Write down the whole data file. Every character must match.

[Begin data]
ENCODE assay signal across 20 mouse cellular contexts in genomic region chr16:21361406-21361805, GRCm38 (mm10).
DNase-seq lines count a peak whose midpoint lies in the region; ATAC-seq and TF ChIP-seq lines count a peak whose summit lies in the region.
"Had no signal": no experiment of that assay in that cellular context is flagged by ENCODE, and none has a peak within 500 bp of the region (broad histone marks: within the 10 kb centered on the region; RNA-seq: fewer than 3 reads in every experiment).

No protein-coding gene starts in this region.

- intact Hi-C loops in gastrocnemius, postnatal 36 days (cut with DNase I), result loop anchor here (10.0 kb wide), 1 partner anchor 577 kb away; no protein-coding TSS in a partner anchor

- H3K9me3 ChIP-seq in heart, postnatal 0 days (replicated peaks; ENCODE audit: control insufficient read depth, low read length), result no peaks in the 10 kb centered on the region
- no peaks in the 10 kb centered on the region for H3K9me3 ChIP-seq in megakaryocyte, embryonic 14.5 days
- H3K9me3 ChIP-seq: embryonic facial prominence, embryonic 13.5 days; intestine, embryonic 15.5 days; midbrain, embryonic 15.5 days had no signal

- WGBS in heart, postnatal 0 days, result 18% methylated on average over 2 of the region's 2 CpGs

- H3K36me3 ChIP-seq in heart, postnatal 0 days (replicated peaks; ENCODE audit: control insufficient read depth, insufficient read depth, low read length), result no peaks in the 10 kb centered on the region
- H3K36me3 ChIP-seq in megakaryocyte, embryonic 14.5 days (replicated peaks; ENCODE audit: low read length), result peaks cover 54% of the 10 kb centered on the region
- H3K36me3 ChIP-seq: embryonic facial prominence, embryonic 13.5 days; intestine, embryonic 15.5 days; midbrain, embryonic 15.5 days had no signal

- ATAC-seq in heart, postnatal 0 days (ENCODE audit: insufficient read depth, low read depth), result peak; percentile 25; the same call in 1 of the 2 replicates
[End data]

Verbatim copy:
ENCODE assay signal across 20 mouse cellular contexts in genomic region chr16:21361406-21361805, GRCm38 (mm10).
DNase-seq lines count a peak whose midpoint lies in the region; ATAC-seq and TF ChIP-seq lines count a peak whose summit lies in the region.
"Had no signal": no experiment of that assay in that cellular context is flagged by ENCODE, and none has a peak within 500 bp of the region (broad histone marks: within the 10 kb centered on the region; RNA-seq: fewer than 3 reads in every experiment).

No protein-coding gene starts in this region.

- intact Hi-C loops in gastrocnemius, postnatal 36 days (cut with DNase I), result loop anchor here (10.0 kb wide), 1 partner anchor 577 kb away; no protein-coding TSS in a partner anchor

- H3K9me3 ChIP-seq in heart, postnatal 0 days (replicated peaks; ENCODE audit: control insufficient read depth, low read length), result no peaks in the 10 kb centered on the region
- no peaks in the 10 kb centered on the region for H3K9me3 ChIP-seq in megakaryocyte, embryonic 14.5 days
- H3K9me3 ChIP-seq: embryonic facial prominence, embryonic 13.5 days; intestine, embryonic 15.5 days; midbrain, embryonic 15.5 days had no signal

- WGBS in heart, postnatal 0 days, result 18% methylated on average over 2 of the region's 2 CpGs

- H3K36me3 ChIP-seq in heart, postnatal 0 days (replicated peaks; ENCODE audit: control insufficient read depth, insufficient read depth, low read length), result no peaks in the 10 kb centered on the region
- H3K36me3 ChIP-seq in megakaryocyte, embryonic 14.5 days (replicated peaks; ENCODE audit: low read length), result peaks cover 54% of the 10 kb centered on the region
- H3K36me3 ChIP-seq: embryonic facial prominence, embryonic 13.5 days; intestine, embryonic 15.5 days; midbrain, embryonic 15.5 days had no signal

- ATAC-seq in heart, postnatal 0 days (ENCODE audit: insufficient read depth, low read depth), result peak; percentile 25; the same call in 1 of the 2 replicates